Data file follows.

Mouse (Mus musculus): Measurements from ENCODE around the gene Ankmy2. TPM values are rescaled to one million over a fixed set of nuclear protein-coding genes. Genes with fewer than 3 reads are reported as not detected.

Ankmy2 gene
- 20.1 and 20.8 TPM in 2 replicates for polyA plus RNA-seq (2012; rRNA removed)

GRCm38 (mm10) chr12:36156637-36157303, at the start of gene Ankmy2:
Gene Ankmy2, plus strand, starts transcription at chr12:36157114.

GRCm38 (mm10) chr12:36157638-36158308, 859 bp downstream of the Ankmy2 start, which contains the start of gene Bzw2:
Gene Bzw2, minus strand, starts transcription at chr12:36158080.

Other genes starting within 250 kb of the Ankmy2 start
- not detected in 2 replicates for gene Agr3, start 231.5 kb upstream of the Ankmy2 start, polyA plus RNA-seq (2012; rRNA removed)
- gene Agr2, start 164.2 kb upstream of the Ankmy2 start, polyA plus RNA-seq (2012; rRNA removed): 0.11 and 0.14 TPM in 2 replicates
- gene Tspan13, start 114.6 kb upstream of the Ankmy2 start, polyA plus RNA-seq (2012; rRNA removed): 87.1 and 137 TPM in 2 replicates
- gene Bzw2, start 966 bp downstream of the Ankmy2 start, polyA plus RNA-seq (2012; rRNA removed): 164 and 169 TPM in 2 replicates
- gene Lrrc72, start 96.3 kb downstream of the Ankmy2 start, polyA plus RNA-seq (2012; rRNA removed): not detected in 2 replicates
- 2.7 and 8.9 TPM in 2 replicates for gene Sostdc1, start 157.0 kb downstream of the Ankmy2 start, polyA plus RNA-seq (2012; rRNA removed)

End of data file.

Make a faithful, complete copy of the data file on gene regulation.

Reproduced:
Mouse (Mus musculus): Measurements from ENCODE around the gene Ankmy2. TPM values are rescaled to one million over a fixed set of nuclear protein-coding genes. Genes with fewer than 3 reads are reported as not detected.

Ankmy2 gene
- 20.1 and 20.8 TPM in 2 replicates for polyA plus RNA-seq (2012; rRNA removed)

GRCm38 (mm10) chr12:36156637-36157303, at the start of gene Ankmy2:
Gene Ankmy2, plus strand, starts transcription at chr12:36157114.

GRCm38 (mm10) chr12:36157638-36158308, 859 bp downstream of the Ankmy2 start, which contains the start of gene Bzw2:
Gene Bzw2, minus strand, starts transcription at chr12:36158080.

Other genes starting within 250 kb of the Ankmy2 start
- not detected in 2 replicates for gene Agr3, start 231.5 kb upstream of the Ankmy2 start, polyA plus RNA-seq (2012; rRNA removed)
- gene Agr2, start 164.2 kb upstream of the Ankmy2 start, polyA plus RNA-seq (2012; rRNA removed): 0.11 and 0.14 TPM in 2 replicates
- gene Tspan13, start 114.6 kb upstream of the Ankmy2 start, polyA plus RNA-seq (2012; rRNA removed): 87.1 and 137 TPM in 2 replicates
- gene Bzw2, start 966 bp downstream of the Ankmy2 start, polyA plus RNA-seq (2012; rRNA removed): 164 and 169 TPM in 2 replicates
- gene Lrrc72, start 96.3 kb downstream of the Ankmy2 start, polyA plus RNA-seq (2012; rRNA removed): not detected in 2 replicates
- 2.7 and 8.9 TPM in 2 replicates for gene Sostdc1, start 157.0 kb downstream of the Ankmy2 start, polyA plus RNA-seq (2012; rRNA removed)